Can Musicians Stop Politicians from Playing Their Songs at Events? - Fordham Intellectual Property, Media & Entertainment Law Journal
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Can Musicians Stop Politicians from Playing Their Songs at Events?

Can Musicians Stop Politicians from Playing Their Songs at Events?

Adele, Guns N’ Roses, Elton John, Queen, R.E.M., Rihanna, The Rolling Stones, Twisted Sister, Steven Tyler, Pharrell Williams, Neil Young, and many other musicians share one thing in common: they do not want President Donald Trump using their music at his events.1 This issue, however, is not unique to President Trump. ABBA once asked the late Senator John McCain not to use the band’s music during his 2008 presidential campaign, and the Dropkick Murphys asked then-Wisconsin Governor Scott Walker to stop taking the stage to their song “Shipping up to Boston.”2

Pharrell Williams and Steven Tyler sent cease-and-desist letters to President Trump’s team, with Steven Tyler’s attorneys objecting to the Trump campaign’s use of “Livin on the Edge” without their client’s permission, claiming that it implies Tyler’s support of President Trump, and that its use is likely to cause confusion as to whether Tyler supports him, which they claim is prohibited  by the Lanham Act.3 Unfortunately for recording artists, their objections may not be sufficient to stop political figures’ use of their music. Political campaigns can license their use of music through the American Society of Composers, Authors and Publishers (ASCAP) and Broadcast Music Inc. (BMI), two performance rights organizations that, combined, hold the rights to 23.5 million songs—in spite of artists’ wishes to the contrary.4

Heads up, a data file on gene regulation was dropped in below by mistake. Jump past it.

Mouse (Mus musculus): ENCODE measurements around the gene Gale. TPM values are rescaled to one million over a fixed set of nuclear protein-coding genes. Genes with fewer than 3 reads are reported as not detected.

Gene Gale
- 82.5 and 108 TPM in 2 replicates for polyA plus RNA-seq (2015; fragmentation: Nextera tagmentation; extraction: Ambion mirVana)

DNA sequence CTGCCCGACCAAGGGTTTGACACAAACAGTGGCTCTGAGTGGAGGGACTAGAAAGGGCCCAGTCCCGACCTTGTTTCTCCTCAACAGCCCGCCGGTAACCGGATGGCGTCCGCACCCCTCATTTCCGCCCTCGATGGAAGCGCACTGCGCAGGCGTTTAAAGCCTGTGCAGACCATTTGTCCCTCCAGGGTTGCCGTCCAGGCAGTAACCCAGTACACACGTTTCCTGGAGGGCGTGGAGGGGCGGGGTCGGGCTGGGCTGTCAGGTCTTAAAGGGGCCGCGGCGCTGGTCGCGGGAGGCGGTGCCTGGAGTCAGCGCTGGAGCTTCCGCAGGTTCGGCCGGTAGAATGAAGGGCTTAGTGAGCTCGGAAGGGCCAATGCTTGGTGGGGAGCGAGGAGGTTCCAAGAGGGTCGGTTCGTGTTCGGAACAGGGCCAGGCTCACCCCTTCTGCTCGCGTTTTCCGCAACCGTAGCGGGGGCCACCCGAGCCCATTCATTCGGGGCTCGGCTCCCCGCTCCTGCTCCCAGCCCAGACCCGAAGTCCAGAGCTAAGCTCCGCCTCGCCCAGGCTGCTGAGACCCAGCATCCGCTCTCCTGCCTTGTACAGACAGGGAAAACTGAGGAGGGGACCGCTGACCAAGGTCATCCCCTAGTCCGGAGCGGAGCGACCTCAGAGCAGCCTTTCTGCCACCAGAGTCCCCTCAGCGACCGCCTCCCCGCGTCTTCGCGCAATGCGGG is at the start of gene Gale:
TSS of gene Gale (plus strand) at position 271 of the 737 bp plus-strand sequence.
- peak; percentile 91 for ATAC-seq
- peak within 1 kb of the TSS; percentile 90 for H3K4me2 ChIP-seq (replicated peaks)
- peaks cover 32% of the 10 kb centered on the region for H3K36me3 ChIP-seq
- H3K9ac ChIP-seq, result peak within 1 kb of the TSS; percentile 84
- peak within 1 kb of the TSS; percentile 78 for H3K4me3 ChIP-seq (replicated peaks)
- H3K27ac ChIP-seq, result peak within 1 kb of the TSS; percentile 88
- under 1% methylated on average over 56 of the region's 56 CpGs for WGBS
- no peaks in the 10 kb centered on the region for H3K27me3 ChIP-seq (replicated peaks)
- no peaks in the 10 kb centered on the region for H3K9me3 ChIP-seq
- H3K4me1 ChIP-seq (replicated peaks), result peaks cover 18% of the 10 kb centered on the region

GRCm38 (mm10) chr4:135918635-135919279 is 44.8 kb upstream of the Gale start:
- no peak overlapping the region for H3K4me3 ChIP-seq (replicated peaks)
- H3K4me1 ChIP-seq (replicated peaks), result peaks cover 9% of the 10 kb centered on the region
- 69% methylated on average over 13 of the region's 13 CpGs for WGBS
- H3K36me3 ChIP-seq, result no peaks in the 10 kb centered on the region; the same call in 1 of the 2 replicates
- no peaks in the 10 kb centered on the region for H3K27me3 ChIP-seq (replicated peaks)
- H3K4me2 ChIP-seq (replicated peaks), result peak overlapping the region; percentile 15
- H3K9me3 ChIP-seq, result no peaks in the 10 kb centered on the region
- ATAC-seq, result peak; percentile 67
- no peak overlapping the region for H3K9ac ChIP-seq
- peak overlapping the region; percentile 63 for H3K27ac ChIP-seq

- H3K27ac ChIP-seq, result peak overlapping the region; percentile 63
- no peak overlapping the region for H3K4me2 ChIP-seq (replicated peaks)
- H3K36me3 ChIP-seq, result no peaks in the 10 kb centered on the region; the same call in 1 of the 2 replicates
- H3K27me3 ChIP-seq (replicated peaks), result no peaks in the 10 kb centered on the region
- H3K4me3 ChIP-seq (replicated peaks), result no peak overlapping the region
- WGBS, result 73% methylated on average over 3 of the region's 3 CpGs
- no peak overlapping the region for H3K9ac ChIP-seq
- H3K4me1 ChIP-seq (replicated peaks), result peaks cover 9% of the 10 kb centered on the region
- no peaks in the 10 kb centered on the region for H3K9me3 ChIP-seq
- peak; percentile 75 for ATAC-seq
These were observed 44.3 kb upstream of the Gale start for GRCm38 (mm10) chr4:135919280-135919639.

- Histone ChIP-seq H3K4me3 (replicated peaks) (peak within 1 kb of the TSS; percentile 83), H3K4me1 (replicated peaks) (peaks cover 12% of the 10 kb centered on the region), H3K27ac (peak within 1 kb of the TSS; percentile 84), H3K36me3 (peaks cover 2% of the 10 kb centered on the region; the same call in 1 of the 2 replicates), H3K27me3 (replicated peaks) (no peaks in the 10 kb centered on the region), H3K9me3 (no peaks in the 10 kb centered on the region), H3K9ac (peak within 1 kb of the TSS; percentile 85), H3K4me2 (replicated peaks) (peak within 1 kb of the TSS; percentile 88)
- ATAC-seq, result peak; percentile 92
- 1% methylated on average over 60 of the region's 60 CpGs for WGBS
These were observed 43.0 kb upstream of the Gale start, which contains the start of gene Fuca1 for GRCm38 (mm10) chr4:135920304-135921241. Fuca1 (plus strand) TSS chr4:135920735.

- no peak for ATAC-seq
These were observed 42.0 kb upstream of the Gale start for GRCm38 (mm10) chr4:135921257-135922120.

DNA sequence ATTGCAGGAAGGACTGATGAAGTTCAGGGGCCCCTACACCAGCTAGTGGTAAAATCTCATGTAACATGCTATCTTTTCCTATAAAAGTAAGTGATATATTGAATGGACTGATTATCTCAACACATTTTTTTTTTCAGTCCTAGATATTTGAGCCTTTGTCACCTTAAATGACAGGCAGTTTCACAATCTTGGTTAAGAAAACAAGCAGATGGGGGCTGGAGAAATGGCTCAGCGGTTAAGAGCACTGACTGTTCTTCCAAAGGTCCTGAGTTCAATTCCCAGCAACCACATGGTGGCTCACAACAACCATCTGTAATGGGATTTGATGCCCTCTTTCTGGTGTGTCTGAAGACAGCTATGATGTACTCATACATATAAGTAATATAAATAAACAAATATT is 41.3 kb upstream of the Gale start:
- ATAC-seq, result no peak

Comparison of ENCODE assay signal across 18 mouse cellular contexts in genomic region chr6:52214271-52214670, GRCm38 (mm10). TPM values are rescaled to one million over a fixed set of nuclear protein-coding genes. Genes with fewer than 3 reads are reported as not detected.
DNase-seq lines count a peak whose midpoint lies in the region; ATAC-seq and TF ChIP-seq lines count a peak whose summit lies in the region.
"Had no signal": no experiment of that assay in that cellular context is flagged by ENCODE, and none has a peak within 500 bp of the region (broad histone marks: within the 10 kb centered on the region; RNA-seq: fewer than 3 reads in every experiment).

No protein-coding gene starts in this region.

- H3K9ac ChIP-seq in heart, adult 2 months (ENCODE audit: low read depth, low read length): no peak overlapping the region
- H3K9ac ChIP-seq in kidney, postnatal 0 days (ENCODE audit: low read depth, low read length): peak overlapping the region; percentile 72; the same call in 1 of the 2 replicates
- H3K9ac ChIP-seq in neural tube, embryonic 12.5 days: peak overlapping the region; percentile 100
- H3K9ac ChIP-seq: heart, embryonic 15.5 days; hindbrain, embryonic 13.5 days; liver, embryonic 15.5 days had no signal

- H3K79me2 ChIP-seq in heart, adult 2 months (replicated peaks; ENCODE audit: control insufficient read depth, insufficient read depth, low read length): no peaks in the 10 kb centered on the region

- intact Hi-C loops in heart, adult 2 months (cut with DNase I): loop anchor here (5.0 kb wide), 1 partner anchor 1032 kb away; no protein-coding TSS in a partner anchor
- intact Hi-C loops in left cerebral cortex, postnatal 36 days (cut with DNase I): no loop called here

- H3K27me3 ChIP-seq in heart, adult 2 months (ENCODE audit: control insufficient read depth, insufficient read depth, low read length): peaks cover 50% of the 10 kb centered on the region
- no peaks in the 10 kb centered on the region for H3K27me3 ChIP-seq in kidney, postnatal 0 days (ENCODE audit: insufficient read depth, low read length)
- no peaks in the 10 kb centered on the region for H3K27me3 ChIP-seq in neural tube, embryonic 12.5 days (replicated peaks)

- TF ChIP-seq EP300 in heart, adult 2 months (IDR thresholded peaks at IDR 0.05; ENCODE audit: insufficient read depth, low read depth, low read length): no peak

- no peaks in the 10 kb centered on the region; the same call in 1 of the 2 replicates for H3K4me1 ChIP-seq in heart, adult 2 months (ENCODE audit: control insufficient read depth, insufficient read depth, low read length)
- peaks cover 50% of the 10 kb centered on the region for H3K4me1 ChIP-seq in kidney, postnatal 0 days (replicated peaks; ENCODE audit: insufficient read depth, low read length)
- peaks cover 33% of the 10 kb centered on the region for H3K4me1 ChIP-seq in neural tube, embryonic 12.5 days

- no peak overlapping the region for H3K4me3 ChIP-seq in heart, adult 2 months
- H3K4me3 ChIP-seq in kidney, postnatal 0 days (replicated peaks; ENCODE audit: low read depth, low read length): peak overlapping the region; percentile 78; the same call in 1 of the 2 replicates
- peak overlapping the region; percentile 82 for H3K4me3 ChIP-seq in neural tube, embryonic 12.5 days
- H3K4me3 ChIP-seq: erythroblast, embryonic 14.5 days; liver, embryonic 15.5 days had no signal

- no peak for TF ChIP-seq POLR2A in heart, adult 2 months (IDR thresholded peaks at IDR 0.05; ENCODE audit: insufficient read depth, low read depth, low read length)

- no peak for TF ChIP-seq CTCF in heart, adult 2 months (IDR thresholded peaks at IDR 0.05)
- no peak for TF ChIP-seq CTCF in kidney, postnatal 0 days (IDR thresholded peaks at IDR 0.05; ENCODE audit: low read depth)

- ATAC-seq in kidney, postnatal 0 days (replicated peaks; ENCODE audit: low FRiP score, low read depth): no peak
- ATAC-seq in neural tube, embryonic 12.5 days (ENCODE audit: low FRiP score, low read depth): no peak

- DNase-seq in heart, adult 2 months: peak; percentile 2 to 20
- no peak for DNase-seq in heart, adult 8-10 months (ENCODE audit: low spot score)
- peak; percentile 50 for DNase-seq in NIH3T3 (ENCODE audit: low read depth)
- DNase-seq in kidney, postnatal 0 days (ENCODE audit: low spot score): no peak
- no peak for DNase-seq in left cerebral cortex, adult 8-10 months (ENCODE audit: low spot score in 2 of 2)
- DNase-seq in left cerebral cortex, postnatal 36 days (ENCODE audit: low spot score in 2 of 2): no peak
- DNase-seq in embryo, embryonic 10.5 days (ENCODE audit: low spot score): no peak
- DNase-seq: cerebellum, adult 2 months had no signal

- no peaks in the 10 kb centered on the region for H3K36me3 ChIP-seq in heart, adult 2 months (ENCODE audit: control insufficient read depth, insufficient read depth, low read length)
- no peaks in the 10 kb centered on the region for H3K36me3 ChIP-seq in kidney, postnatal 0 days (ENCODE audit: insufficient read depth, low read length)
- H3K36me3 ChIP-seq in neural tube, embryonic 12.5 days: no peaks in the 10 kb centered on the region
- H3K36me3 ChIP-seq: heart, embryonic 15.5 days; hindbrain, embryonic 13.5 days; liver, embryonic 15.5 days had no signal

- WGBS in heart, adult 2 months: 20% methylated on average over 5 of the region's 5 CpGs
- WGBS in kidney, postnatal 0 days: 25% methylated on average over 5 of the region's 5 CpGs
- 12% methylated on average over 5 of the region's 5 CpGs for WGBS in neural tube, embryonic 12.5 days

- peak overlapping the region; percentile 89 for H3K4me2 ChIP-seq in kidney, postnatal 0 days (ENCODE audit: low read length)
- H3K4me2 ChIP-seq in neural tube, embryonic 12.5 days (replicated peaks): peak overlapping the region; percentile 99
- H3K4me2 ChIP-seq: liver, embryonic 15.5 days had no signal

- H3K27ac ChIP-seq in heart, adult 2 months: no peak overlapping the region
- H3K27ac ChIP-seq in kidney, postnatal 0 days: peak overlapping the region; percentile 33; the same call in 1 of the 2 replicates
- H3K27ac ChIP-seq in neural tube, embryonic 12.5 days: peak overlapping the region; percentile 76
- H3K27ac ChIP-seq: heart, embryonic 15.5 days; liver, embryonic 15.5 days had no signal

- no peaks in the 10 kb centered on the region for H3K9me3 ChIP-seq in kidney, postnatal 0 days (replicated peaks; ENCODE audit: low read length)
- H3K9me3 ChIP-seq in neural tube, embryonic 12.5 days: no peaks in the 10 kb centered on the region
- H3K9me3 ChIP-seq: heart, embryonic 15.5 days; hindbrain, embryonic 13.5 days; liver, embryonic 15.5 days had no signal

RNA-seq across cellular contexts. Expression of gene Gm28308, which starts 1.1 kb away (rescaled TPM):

Additionally, venues at which rallies are held often hold blanket licenses from ASCAP or BMI, and through those licenses, politicians can play music at their events despite the creators’ objections to its use.5 Fortunately for artists, new avenues are developing to prevent political figures from using their work. Under BMI’s Political Entities License, for example, a clause allows artists to remove certain songs from licenses if an artist objects to political campaigns’ use of their work.6 ASCAP reportedly has a similar clause allowing artists to exclude their work from use by certain political campaigns.7 Still, because a court has not yet weighed in on these issues, it is unclear exactly how the law would be applied and what the result would be.8

  1. Devon Ivie & Dee Lockett, A Brief History of Musicians Saying ‘Hell No’ to Donald Trump’s Using Their Songs, Vulture (Nov. 7, 2018),[]

  2. Luke O’Neil, Can’t Always Get What You Want: Why Artists Struggle to Stop Politicians Using their Songs, The Guardian (Oct. 30, 2018),[]

  3. Id.

  4. Andrew Flanagan, After Pittsburgh, Pharrell Demands Trump Never Play ‘Happy’ Again, NPR (Oct. 30, 2018),[]

  5. O’Neil, supra note 2.

  6. Melinda Newman, Updated: Queen Is The Champion Over Donald Trump And The RNC (Sort Of), Forbes (July 26, 2016),[]

  7. Debra Cassens Weiss, Can Recording Artists Stop Trump from Playing their Music at Rallies? Legal Theories are Untested, ABA J. (Nov. 6, 2018),[]

  8. Id.; Newman, supra note 6.

Ben Kremnitzer

Ben Kremnitzer is a second-year J.D. candidate at Fordham University School of Law and a staff member of the Intellectual Property, Media & Entertainment Law Journal. He is also a member of the Fordham University School of Law Dispute Resolution Society. He holds a B.A. in French Literature from Columbia University.